15 Sep How to soar like an eagle AND get along with the turkeys
One of my most frustrating moments as a consultant came when I was working with programming staff, trying to collect some stories – stories that I needed in order to fundraise. I was working with excellent programming people: they were good at their jobs and dedicated to the mission of the organization. Wow – was it ever challenging to get stories “from the field!”
To understand people’s actions, you need to understand their perspectives.
- Programming staff: rewarded for executing programming, project focused, well connected with their volunteers and their community, action-oriented (at least the good ones!)
- Development staff: rewarded for getting personal, spending time with donors, telling compelling stories, and raising money by connecting emotionally with individuals.
Once you have built credibility with your programming people – take the time to get to know them as people before asking them to reach out to their community networks on your behalf – use this “reminder list” to avoid frustration.
1) Tell them what you need, take the time to explain why you need it, and how you are going to use it. (This also avoids them feeling like their networks have been “pimped-out”)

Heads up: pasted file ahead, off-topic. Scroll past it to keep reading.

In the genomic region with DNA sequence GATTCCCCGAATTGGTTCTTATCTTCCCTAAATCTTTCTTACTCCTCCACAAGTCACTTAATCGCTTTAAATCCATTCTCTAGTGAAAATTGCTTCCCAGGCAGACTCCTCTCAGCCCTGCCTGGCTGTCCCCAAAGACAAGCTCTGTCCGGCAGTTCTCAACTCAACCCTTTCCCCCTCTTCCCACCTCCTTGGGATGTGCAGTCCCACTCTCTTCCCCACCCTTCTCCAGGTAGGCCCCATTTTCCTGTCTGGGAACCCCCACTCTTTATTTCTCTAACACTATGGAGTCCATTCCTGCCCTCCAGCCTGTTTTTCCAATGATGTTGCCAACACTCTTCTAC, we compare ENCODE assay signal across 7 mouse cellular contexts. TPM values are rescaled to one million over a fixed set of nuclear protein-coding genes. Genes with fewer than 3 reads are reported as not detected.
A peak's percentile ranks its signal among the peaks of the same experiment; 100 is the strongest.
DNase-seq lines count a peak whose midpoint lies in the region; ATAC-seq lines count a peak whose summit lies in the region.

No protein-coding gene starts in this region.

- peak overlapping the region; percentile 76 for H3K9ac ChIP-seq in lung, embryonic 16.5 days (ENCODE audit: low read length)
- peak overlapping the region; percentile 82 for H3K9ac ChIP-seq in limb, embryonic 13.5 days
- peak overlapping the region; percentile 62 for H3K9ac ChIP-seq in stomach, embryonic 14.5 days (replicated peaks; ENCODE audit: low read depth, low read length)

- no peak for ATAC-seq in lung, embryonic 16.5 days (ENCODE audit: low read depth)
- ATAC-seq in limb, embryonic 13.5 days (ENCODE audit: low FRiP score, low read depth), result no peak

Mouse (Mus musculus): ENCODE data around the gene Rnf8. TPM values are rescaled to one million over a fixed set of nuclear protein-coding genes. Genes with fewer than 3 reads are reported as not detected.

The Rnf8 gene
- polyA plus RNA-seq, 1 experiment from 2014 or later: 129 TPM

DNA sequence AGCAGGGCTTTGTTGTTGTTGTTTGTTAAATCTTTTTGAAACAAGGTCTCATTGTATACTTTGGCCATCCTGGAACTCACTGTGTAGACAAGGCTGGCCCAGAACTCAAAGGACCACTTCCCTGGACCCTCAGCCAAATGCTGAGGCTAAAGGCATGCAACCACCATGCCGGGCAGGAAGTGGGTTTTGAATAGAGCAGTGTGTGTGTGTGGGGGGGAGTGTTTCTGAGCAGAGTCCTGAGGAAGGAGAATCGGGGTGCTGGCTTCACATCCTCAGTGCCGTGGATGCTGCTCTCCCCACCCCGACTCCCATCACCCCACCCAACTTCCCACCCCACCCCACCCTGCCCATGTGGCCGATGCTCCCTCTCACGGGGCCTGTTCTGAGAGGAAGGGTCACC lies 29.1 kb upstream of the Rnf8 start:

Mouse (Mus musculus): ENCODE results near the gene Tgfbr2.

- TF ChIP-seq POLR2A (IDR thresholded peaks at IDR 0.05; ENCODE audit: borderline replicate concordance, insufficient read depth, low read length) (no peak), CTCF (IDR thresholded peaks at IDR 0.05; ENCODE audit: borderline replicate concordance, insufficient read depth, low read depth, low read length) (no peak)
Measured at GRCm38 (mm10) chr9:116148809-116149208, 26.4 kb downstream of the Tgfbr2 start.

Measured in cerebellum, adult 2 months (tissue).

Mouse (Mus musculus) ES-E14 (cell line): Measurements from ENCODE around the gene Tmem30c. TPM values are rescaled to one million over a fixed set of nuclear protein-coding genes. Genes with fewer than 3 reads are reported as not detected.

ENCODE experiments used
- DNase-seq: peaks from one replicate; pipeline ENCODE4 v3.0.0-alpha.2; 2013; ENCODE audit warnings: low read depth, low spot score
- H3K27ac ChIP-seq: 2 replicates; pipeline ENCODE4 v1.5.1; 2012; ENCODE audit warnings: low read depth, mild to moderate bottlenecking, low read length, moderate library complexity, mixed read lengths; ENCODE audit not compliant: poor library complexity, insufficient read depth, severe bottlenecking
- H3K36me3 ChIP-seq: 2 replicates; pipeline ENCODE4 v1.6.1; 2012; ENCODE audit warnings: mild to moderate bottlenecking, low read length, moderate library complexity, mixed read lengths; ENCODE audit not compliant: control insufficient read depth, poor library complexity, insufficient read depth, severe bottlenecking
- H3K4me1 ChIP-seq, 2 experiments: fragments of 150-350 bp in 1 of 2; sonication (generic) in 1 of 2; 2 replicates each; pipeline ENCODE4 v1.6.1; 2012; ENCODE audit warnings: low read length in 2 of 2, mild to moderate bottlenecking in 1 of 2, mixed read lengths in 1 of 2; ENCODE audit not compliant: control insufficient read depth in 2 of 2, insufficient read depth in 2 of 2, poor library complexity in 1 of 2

2) Make it easy for them. Include a checklist, or a template. So often if I provide people with an example, or a model of what I am looking for, they say “Oh is that all you want? I had no idea!”
3) Make it personal and go to the heart of the story yourself. Whenever possible, participate in the programming. Build your own networks with program recipients or call up the story on the phone to talk to them directly.
4) Celebrate their contributions. When your appeal is successful, be sure to loop back and THANK them for their help. Their story/connection/input made this gift possible.
Stories, emotions, and experiences are the intangibles. They don’t fit in a government grant outcomes chart, they have cell phone numbers that expire, and little messy bits that can’t be measured in quantitative metrics. But bar none, they are the very best examples of HOW your organization is making a difference…..to your donors.
Everyone thinks they’re a fundraiser. But you’re the one the organization hired to fundraise for them. Have the confidence to ask for what you need…in the way that will get you the results you want.